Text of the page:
Mortal Kombat 1 is Nearly Ready for its Blood-Soaked Debut

The Mortal Kombat franchise’s grand return is nearly here. In less than a month, players will get their hands on Mortal Kombat 1, the twelfth mainline entry in the blood-soaked franchise. What makes Mortal Kombat 1 so different from Mortal Kombat 2011 is the fact that it’s mostly a fresh start. With a rebooted timeline and only a few connections to the previous timelines, NetherRealm Studios aims to clear the slate by bringing forward what worked most, leaving behind what didn’t, and injecting the franchise with new ideas. While we’ll have to wait to see how the story pans out, we do have a good idea about how gameplay and online functionality is shaping up. The studio held a beta over the past weekend to give players a taste of what to expect mechanically from the anticipated title.

Much of what we discussed in our preview of the stress test remains true here. Mortal Kombat 1 continues to feel like a natural extension of the Mortal Kombat legacy. The removal of variations and a return to the standard Super Meter are welcome, giving characters their full arsenal and forcing players to be more strategic with how they spend Super. The lack of stage interactions is disappointing for the flashy, cinematic actions they could create, but it’s nice to just focus on the combat. All four of the previous playable characters (Kenshi, Liu Kang, Kitana, and Sub-Zero) and Kameos (Sonya, Jax, and Kano) were available for the beta.

So, what was new? The beta added an additional two characters to try along with a new Kameo. As a fan of the 3D era, it was a true delight to see Lei Mei and her light-focused powers back in action. She’s more of a challenge to master as she doesn’t have a defined moveset like the other available characters (she has not been playable since Mortal Kombat: Armageddon). Once settled in, however, you’ll find she’s excellent at playing set-up. Johnny Cage, meanwhile, is more of a known quantity with familiar Special Moves and button combos. His simpler combos make him an excellent starting point for newer players. Finally, Frost does what a Kameo does, pop in at a player’s command to lend a hand. In this case, many of her moves involve freezing enemies and granting the player a free hit or combo starter.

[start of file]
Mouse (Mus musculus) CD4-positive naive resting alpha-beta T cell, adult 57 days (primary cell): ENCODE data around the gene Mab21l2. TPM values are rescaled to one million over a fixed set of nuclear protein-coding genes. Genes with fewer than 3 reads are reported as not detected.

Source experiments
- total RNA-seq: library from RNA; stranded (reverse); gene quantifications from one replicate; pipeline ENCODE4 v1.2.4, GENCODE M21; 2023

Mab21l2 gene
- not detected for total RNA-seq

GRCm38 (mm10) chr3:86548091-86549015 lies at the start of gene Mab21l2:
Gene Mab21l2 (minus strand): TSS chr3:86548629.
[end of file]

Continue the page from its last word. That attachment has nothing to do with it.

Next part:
Anything else? Unfortunately, no, the beta was similar to the stress test content wise. It did at least feel as if NetherRealm Studios has addressed the biggest issue, though; the slow and sluggish feel of the combat. Whether they truly did alter settings, or perhaps we’re getting more used to this game’s pacing, but the beta’s combat felt snappier than the stress test. The online component also felt relatively smooth in our matches, hopefully leading to a stellar launch.

The Mortal Kombat 1 beta continues to instill confidence in the final product. The game remains visually stunning in both its character work and backgrounds, it plays extremely well and NetherRealm is carefully cherry-picking the best elements of previous eras to create something fresh. It would have been nice to see a wider array of content in this beta. The lack of additional stages or characters to test out is a bummer, as is a chance to test out the PC and Switch versions, but at least we won’t have to wait that much longer for the full, bloody product.

Mortal Kombat 1 launches September 19 on PS5, Xbox Series X|S, PC and Switch.

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